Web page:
Dear Mr. Cantu:

Thank you for coming in today to consult with me regarding your medical care. I appreciate and respect your trust in me as your doctor and orthopedic surgeon. I strongly recommend you share in the responsibility of treating your condition. You can do this by following any medical advice given and keeping scheduled follow-up appointments. Timely follow-up is extremely important as delay in treatment could lead to deterioration or, even worse, permanent dysfunction.

On occasion, delays occur in the office. I ask for your patience as these delays are due to attending patients with complex issues. We will try to keep you informed when such delays occur. I assure you that should your medical problem require extra time, it will be fully provided.

Lastly, it is the policy of this office that all proven conservative (non-surgical) treatment options will be embarked on firstly. Surgical intervention is only offered if conservative treatment fails to alleviate your symptoms.

[closing paragraph, thank you, etc]

Is that awesome or what?  I also noticed in the letterhead the abbreviation FRCS for Fellow of the Royal College of Surgeons in the UK (he’s also an American FACS here, for what it’s worth). He had mentioned training in Canada (his ethnic origin is Caribbean of some kind, didn’t ask) but obviously there is some of that “English gentleman” thing going on here. I know good and well it’s a form letter coming off a laser printer at the last minute before entering the room, but it doesn’t matter. And if doesn’t matter for me, someone who sees what the wizard is doing behind the curtain, imagine how much more it can make a difference to an average patient, particularly older patients, who truly feel that they “connected” with their doctor in a unique and personal way–and on the first visit!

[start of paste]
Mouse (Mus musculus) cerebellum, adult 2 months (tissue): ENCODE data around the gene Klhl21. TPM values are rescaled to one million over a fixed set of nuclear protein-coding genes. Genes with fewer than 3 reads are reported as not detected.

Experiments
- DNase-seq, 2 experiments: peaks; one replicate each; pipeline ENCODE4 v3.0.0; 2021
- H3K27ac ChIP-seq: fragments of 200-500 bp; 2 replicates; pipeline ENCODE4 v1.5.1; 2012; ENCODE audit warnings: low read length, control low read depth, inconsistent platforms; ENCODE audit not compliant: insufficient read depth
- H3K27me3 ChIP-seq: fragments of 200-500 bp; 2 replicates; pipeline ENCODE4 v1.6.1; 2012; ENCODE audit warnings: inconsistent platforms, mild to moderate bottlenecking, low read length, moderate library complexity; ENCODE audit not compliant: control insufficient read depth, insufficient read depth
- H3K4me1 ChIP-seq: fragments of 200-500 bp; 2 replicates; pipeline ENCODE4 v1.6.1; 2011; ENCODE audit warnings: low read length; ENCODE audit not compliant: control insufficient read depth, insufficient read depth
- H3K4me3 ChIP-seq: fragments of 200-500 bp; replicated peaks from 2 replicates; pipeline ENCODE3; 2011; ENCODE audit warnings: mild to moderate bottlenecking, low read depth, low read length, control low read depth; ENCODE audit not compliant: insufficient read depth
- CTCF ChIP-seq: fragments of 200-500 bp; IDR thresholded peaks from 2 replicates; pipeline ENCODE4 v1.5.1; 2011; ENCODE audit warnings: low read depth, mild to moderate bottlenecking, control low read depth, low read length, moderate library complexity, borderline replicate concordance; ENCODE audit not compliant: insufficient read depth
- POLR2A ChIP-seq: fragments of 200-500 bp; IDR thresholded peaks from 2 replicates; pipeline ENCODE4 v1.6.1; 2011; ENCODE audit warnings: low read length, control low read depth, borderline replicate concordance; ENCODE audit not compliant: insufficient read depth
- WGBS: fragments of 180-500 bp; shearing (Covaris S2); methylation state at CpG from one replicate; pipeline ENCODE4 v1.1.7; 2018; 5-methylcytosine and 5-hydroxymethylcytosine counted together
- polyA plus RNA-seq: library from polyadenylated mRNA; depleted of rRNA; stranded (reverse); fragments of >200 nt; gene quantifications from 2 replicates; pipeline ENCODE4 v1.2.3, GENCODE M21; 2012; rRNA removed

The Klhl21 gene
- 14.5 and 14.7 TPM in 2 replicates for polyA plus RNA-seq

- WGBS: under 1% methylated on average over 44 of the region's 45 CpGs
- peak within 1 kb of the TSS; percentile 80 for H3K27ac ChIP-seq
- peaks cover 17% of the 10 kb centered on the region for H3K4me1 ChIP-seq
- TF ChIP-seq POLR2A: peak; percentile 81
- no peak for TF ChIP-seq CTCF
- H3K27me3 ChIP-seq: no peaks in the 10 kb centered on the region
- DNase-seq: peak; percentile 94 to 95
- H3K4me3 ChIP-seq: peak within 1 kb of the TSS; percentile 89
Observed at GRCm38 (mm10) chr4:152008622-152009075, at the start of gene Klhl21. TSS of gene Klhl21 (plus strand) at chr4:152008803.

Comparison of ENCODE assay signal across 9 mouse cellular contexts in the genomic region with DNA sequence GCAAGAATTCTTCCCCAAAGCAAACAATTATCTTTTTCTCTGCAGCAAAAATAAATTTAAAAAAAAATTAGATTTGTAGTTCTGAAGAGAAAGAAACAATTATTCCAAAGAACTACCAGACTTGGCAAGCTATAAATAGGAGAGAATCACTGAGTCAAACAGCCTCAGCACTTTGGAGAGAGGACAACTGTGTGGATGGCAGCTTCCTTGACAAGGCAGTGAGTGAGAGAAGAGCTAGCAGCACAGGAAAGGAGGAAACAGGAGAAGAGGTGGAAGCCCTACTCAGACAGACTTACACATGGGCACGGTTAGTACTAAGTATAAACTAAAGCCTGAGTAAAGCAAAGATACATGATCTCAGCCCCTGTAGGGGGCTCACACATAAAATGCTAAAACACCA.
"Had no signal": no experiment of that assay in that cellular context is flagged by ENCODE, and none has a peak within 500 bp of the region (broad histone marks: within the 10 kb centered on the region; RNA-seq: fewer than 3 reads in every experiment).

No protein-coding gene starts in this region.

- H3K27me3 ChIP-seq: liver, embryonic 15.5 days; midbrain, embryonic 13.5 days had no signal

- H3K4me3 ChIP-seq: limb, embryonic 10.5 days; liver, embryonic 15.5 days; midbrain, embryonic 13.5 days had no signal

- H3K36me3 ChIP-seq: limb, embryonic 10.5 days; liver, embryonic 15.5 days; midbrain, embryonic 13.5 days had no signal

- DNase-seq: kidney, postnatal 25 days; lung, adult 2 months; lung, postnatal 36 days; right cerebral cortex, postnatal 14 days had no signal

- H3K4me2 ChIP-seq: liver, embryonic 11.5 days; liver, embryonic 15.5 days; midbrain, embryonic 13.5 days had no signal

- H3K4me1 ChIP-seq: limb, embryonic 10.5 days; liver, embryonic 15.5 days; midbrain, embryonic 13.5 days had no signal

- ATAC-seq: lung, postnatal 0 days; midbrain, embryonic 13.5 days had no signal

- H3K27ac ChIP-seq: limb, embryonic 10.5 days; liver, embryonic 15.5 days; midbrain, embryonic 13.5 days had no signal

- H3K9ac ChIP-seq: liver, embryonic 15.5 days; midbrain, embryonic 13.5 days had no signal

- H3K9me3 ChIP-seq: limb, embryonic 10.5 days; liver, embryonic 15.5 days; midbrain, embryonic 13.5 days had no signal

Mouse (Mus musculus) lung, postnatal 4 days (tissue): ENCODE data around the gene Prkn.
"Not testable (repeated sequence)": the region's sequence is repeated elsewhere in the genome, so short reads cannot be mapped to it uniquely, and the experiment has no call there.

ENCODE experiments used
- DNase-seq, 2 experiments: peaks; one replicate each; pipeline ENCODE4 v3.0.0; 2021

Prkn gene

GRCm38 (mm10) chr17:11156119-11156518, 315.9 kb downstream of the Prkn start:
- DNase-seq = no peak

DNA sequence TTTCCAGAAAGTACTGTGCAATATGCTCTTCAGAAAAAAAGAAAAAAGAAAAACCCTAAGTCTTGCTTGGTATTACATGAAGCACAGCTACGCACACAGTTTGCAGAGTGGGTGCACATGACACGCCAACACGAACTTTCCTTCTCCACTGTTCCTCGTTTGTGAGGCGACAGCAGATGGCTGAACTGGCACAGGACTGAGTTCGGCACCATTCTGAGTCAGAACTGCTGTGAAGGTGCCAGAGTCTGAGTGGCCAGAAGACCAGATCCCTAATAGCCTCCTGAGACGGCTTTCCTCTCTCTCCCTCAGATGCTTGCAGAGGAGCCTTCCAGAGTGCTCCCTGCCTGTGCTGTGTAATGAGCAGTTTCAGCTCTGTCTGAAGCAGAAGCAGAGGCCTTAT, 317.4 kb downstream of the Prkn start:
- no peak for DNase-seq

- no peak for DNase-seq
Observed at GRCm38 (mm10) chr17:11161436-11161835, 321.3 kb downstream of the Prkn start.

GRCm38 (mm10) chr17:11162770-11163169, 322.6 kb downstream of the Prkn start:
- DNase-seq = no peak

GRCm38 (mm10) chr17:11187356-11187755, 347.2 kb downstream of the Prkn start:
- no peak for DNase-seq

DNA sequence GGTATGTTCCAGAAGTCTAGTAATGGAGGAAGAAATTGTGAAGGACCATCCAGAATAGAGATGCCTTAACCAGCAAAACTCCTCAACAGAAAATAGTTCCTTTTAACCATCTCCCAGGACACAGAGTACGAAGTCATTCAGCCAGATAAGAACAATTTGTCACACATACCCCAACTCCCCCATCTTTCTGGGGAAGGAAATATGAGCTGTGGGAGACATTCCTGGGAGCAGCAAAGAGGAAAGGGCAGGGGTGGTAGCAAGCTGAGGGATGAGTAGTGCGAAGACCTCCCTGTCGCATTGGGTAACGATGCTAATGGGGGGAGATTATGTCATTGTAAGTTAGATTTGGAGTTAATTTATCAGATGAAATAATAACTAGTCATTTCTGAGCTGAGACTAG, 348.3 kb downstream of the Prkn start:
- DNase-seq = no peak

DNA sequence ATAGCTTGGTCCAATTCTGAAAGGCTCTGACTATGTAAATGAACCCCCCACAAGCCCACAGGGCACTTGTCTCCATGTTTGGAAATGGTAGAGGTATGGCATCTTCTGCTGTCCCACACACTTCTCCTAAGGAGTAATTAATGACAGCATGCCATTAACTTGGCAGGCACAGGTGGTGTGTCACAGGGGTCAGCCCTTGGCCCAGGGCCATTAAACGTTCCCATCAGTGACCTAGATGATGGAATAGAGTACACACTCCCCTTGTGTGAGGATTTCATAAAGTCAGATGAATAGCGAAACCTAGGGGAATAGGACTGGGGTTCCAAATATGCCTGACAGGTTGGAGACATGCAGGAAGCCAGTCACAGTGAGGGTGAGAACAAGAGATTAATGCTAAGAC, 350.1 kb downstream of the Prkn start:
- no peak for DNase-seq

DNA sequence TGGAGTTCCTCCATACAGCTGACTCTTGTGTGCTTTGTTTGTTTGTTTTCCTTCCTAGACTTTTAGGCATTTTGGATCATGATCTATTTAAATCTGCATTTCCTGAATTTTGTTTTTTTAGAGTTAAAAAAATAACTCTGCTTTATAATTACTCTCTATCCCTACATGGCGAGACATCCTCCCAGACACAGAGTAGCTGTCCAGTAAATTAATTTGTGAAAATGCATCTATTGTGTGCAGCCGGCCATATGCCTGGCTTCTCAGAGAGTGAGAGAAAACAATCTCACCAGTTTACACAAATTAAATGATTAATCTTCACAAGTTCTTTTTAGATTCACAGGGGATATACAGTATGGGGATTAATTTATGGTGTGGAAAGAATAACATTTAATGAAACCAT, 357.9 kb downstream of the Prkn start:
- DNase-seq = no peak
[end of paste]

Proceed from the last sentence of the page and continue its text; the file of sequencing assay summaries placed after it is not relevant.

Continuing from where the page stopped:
But the story doesn’t end there. After the injection I was waiting for 10 minutes or so to make sure it all got nice and happy in the joint space. Sir Orthopod came in and sat down, and started dictating in front of me. I thought this was a bit odd, though it’s happened on occasion before, but it was always when I was in a physician’s office already or in a hallway; in other words, it seemed like it was just occurring as a matter of course. This was different–he came into my exam room on his own volition, sat down, and started dictating into a digital recorder. He even paused once or twice to make sure he got something right, which he did, my thinking he was taking advantage of my being there out of convenience as I sat and listened patiently.